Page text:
Folland Aircraft

Folland Aircraft was a British aircraft manufacturing company which was active between 1937 and 1963.

Folland Aircraft
Folland Aircraft Limited
British Marine Aircraft Limited
Limited company
IndustryAircraft manufacturing
FateAcquired by Hawker Siddeley in 1959
Founded1936 as British Marine Aircraft Limited
Key people
Henry Folland, W.E.W. Petter


British Marine Aircraft Limited was formed in February 1936 to produce Sikorsky S-42-A flying boats under licence in the UK. The company built a factory on the western side of the Hamble peninsula with a slipway to Southampton Water. Although the construction of one Sikorsky based aircraft was started at Hamble the company was suffering losses and mergers with other British aircraft companies were considered by the liquidators including one with Westland Aircraft which was not concluded. Following failure of the Westland deal the liquidators appointed a new management board in May 1937 to stem the losses and re-organise the company which was renamed later in 1937 to Folland Aircraft Company after Henry P. Folland the company's managing director and aircraft designer.[1]

Folland began aircraft assembly at Hamble making parts for Bristol Blenheim and Beaufort bombers. Follands also made 15,000 rear portions out of the 22,000 constructed for the Supermarine Spitfire. Folland later took on sub-contract work making parts for de Havilland Mosquitos and Vickers Wellingtons.[2]

The first aircraft of its own design to fly was the Folland Fo.108 in 1940. Designed and built to meet the Air Ministry Specification 43/37 for a flying engine testbed it was generally known as the 43/47 or by the nickname "Folland Frightful" from its unusual appearance.

The Folland F.115 and F.116 designs were tendered to meet Specification E.28/40 for a research aircraft to investigate the issues of landing weight for aircraft operating from carriers. The F.116 design was powered by a Centaurus radial and used a variable incidence wing on an airframe estimated at around 18,250 lb (8,300 kg). Two prototypes were ordered but the project was cancelled in 1943 as most of the problems had already been overcome, and neither prototype was completed.[3]

W. E. W. Petter, who had designed the Westland Lysander, English Electric Canberra and English Electric Lightning, joined the company as managing director in 1950.[4] He designed the Folland Midge as an unarmed proof-of-concept demonstrator for a lightweight jet fighter which first flew 11 August 1954.[4] This was followed by the Folland Gnat, the prototype of which, serial number G-39-2, flew on 18 July 1955.[4] Although RAF interest in the possibilities for using the Gnat as a fighter had waned, Folland identified another potential use for the type as an advanced trainer aircraft. The prototype Gnat Trainer conducted its maiden flight on 31 August 1959. Both were built at Hamble until the 1960s with the final Gnat T.1 for the RAF being delivered in May 1965. Follands used an airfield at Chilbolton formerly RAF Chilbolton where they Flight Tested the Folland Midge and the versions of the Folland Gnat.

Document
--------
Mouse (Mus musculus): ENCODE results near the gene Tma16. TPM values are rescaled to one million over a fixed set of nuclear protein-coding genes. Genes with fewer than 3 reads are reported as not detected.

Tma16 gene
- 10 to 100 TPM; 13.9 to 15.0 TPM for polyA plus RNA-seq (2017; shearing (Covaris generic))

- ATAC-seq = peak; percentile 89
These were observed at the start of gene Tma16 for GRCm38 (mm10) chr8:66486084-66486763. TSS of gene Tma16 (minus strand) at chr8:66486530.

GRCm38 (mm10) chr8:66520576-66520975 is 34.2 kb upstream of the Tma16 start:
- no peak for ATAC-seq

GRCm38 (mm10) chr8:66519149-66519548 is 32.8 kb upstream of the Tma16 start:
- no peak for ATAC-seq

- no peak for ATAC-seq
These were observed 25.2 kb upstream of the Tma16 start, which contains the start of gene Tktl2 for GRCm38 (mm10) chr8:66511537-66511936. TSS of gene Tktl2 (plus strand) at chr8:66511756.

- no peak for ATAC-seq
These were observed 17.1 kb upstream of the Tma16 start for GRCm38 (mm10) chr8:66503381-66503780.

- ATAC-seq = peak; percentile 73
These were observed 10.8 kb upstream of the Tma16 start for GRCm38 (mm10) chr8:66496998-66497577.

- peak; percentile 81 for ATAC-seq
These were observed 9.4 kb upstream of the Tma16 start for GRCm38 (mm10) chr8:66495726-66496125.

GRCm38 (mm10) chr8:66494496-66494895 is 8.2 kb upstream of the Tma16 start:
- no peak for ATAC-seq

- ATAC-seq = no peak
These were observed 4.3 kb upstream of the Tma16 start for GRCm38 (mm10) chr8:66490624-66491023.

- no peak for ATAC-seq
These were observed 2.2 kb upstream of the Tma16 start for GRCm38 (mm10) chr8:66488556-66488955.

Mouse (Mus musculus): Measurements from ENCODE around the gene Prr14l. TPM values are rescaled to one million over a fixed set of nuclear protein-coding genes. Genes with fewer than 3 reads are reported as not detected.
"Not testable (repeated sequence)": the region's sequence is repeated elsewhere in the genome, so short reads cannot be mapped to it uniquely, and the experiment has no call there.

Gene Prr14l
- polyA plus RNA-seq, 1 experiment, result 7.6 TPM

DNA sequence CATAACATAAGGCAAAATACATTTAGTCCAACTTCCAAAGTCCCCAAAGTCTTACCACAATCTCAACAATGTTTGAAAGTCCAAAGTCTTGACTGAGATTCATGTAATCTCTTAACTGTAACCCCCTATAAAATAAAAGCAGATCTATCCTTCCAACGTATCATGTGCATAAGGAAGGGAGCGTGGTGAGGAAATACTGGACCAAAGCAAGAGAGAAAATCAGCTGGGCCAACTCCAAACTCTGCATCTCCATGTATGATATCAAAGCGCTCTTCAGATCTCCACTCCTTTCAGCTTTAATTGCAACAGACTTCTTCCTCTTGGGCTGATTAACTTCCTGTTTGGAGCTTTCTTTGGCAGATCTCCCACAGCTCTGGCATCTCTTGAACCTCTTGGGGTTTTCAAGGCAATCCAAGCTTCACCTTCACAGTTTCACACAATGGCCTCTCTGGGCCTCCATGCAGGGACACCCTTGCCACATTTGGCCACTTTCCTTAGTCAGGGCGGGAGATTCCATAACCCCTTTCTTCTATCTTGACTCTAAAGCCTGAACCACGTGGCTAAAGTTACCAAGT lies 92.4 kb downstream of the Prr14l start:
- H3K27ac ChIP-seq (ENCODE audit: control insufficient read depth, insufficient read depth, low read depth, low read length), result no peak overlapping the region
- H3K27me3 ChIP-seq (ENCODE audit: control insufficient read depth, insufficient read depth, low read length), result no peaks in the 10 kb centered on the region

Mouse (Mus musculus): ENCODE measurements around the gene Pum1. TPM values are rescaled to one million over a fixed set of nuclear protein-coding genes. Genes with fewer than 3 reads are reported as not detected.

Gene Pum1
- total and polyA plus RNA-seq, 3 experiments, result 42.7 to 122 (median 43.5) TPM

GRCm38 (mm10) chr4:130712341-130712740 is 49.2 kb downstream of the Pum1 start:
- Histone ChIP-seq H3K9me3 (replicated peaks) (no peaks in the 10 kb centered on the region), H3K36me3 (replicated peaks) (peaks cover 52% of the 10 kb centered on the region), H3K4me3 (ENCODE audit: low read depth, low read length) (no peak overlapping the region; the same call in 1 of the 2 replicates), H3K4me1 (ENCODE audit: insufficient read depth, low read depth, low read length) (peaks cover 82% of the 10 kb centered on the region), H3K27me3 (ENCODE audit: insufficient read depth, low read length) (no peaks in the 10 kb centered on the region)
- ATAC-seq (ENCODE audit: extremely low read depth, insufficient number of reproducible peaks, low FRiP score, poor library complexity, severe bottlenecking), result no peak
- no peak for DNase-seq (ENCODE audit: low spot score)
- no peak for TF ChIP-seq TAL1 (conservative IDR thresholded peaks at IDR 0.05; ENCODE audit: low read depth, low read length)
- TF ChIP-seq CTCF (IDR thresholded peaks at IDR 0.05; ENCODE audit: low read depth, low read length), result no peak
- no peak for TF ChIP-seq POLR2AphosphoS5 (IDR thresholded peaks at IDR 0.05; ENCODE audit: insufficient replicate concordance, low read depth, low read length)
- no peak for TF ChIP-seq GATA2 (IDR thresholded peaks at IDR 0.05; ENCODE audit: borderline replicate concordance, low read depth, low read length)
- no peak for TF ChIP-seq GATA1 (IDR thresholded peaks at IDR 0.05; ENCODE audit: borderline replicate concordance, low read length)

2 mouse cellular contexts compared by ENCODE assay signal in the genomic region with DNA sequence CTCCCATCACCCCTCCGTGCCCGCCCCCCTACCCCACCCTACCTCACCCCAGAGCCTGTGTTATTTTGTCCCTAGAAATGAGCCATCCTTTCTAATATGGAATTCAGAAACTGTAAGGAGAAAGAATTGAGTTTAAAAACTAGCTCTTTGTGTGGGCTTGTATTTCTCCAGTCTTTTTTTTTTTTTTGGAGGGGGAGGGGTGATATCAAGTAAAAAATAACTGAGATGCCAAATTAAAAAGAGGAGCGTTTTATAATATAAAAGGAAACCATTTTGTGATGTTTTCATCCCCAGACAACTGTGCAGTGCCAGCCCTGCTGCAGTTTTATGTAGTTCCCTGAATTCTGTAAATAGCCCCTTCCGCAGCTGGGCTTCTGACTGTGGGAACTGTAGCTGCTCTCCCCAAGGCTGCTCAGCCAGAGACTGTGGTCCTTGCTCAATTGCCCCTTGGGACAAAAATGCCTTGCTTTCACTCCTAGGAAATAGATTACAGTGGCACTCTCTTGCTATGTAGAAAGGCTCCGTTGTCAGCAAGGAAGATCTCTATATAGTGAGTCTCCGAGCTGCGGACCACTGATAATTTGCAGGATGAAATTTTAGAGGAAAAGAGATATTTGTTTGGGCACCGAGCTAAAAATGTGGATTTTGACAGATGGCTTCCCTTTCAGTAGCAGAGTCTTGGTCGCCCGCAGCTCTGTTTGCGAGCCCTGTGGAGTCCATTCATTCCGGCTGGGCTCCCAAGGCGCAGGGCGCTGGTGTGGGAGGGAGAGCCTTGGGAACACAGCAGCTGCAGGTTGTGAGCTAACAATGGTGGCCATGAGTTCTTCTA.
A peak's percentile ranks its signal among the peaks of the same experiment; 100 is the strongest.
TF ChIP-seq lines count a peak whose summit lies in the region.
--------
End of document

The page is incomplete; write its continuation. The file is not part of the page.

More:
In 1959 Folland was acquired by Hawker Siddeley who dropped the Folland name in 1963. Ultimately, Folland became part of British Aerospace (BAe). Although Hamble airfield closed in 1986, BAe continued to use the premises there for the production of major assemblies for Harrier and Hawk jets.[2]




  • Ground Effect Research Machine or hovercraft 1960 - 1 demo only and no commercial production


The factory also had its own football team created by the workers in 1938, the team is still playing under the name of Folland Sports.

See also


  1. Fagan, Dave. 'Hamble' Aviation in Hampshire UK 1900 to 2000 Archived 16 March 2006 at the Wayback Machine Retrieved 20 May 2005
  2. Haselden, Derek. Aviation at Hamble (8 January 2005) Retrieved 20 May 2005
  3. Buttler British Secret Projects: Fighters and Bombers 1935–1950. Appendix 2
  4. 'Folland', British Aircraft Directory (1 May 2004) Retrieved 1 July 2017
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